Not a lot of time to hang around the WordPress clubhouse today, folks, but I did want to discuss a new Obama campaign video that I saw this morning. I know most of you have seen it by now yourselves, but here it is just in case:
I think this ad is funny, but I also think it can play two ways. Those who are on the “Save PBS” bandwagon (and that would include me) will enjoy it and receive its message willingly. But I can also see another side to this, where we could be jumping the shark a little bit, at least in terms of how this PBS issue is being used by the Obama campaign itself.
Everyone with common sense saw how ridiculous Romney’s Big Bird comment was the other night. The idea that cutting government funding of public television could be a viable option as a cure for our economic woes was laughable in the extreme, and it really did make Romney appear both heartless AND clueless. I mean, he basically fired Jim Lehrer right there on live national television, which is a dick move no matter what you think of PBS. And people responded immediately. This has become a national talking point, with lots of people defending public television – and rightfully so.
But now that the general public has taken this cause under their big, yellow wing, maybe Obama can ease up on it a bit from his end. I don’t think we want him to come off as being too preoccupied with Sesame Street, right at this particular moment. He can leave that up to us. We didn’t like the idea of losing Big Bird and we are in pre-emptive strike mode. We’re organizing marches and sending emails to our elected officials and donating to PBS ourselves. We got this.
If there is anything left for the Obama campaign to say regarding the PBS controversy, then it should move beyond mere ridicule. There are substantive points to be made in connection with this issue, and some important contrasts between the two candidates to be emphasized. For example, one could make the case that this anti-public television stance is linked to a Republican lack of support of education in general, and bring those differences on education policy to light. This all feeds in to the narrative that Romney and Ryan want to privatize pretty much EVERYTHING, and that includes shows like Sesame Street that provide pre-schoolers (particularly those in lower-income families) with positive educational programming. Public television and public education work hand in hand, and both need government support in order to work effectively for all Americans.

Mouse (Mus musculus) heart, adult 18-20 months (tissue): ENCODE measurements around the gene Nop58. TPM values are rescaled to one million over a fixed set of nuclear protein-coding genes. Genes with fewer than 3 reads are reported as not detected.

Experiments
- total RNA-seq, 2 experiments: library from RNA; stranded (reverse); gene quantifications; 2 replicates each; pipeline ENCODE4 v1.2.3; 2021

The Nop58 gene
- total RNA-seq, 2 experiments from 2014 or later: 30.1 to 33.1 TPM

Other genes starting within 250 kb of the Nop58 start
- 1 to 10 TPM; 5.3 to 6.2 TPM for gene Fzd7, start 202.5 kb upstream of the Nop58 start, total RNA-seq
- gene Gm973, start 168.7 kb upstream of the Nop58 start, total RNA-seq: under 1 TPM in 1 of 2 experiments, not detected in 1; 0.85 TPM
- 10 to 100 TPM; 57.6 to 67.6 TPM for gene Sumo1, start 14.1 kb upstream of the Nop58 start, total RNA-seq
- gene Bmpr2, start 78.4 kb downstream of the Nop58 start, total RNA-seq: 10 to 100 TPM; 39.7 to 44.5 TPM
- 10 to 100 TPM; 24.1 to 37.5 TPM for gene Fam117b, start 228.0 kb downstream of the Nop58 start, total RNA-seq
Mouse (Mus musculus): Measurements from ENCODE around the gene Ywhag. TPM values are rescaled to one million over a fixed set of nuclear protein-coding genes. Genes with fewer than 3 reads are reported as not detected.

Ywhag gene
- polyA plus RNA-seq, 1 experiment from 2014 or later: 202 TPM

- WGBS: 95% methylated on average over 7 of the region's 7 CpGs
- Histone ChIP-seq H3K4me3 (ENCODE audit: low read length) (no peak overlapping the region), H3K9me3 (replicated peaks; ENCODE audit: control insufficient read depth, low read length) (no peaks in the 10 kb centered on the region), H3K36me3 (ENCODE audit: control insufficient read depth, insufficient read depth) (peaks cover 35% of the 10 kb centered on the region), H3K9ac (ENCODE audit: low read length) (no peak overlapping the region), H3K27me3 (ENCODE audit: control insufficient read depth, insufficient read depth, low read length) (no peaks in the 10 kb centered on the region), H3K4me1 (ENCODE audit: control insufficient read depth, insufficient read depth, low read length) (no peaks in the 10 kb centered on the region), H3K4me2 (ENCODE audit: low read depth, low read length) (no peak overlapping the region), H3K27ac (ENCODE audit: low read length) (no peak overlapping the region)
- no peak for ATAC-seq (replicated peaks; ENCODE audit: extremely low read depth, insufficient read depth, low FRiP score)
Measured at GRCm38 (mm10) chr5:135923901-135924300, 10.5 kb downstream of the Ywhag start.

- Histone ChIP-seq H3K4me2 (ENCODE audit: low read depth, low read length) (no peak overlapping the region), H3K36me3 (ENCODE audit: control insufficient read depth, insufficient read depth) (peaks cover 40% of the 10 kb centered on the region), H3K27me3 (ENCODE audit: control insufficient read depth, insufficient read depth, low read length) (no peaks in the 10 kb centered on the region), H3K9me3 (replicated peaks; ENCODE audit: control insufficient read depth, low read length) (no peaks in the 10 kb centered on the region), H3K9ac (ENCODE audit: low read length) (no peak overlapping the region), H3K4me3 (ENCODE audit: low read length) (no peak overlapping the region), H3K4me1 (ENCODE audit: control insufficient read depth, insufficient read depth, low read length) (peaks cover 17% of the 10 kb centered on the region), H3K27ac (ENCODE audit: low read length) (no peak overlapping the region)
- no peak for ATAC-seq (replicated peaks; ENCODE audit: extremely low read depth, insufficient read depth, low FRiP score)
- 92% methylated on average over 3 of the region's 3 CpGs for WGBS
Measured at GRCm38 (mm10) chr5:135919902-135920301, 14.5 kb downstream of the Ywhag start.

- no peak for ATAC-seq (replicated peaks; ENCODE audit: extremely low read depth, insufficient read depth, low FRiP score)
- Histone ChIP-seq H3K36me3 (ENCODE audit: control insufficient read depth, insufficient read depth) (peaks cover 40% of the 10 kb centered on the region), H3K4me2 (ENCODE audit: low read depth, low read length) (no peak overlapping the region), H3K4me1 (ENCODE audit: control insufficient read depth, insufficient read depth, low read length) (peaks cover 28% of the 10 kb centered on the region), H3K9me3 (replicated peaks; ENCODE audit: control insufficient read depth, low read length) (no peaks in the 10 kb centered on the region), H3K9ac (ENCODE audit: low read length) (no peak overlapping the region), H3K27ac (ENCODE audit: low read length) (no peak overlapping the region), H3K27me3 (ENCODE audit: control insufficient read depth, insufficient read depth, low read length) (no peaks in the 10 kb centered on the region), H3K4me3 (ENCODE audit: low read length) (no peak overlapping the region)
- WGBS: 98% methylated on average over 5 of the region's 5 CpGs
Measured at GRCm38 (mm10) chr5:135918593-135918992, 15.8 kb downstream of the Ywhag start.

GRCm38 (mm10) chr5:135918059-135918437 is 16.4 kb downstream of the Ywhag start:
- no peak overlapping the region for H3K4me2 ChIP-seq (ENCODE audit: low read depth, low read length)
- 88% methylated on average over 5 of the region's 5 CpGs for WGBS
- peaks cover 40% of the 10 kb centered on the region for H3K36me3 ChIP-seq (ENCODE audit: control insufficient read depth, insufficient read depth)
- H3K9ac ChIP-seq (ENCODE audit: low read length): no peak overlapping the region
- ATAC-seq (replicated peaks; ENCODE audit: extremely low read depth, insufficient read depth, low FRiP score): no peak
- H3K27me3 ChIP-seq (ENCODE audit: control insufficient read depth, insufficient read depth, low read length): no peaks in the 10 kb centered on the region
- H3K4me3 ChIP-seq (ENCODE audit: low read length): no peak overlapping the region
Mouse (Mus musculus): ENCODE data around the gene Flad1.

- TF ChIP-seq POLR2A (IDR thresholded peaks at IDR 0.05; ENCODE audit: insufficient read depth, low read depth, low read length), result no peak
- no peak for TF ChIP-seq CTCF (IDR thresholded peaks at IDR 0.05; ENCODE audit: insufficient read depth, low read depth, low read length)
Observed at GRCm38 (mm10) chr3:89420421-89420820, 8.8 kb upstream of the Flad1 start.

Another tactic would be to use the PBS comment as a springboard into a discussion on job creation. The president may want to remind people that Romney is the guy who likes being able to fire people, and he can point out that Romney was eager to do exactly that to poor old Jim Lehrer during he debate. Then he can explain that firing people is basically the opposite of job creation, and that there may be a better plan than letting Big Bird and his buddies go. This gives you a way to launch into your recently-released 7.8% unemployment numbers, and to discuss the specific things that you would do that will be way more effective in growing jobs and our economy than cutting funding for PBS. How about the tax incentives Obama has proposed that would be offered to businesses that invest and hire here in the US, instead of overseas? When you compare that to Romney’s proposal to eliminate all taxes on the foreign profits that corporations make (a plan that would actually ENCOURAGE businesses to keep their money and jobs overseas), then you’ve made an important and clear distinction between Romney’s priorities and Obama’s priorities when it comes to jobs.
I imagine that a skilled political strategist could come up with several more ways to build this PBS thing into a narrative that helps the president on the campaign trail. But I would hope that if they don’t choose to go that way, then they will let it drop right about now. We have a lot of other stuff going on in this country that the president can be addressing very effectively. I would like to see him doing just that. The Big Bird thing will be playing itself out in the media and with the general public, and it doesn’t necessarily serve Obama’s cause to linger on it too long simply for the purposes of knocking Romney. If it can be used to illuminate policy differences between the two, then I say go for it. If it’s just going to be the equivalent of this:
…then I think Obama can, and should, do better. I would hate to see this become a distraction, or even an opportunity for Romney to turn the tables and mock Obama for worrying more about Muppets than about other issues. Seriously, Mr. President – we already got Big Bird’s back. You do your thing and we’ll take this one from here. ‘Kay?